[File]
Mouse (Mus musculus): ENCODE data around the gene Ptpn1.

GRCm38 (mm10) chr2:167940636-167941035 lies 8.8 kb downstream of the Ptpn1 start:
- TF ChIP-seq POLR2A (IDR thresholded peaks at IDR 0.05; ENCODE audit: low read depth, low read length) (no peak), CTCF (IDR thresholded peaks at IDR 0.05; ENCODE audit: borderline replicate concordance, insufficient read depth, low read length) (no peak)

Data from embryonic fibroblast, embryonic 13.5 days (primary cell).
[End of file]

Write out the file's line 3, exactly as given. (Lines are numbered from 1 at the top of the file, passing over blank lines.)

- TF ChIP-seq POLR2A (IDR thresholded peaks at IDR 0.05; ENCODE audit: low read depth, low read length) (no peak), CTCF (IDR thresholded peaks at IDR 0.05; ENCODE audit: borderline replicate concordance, insufficient read depth, low read length) (no peak)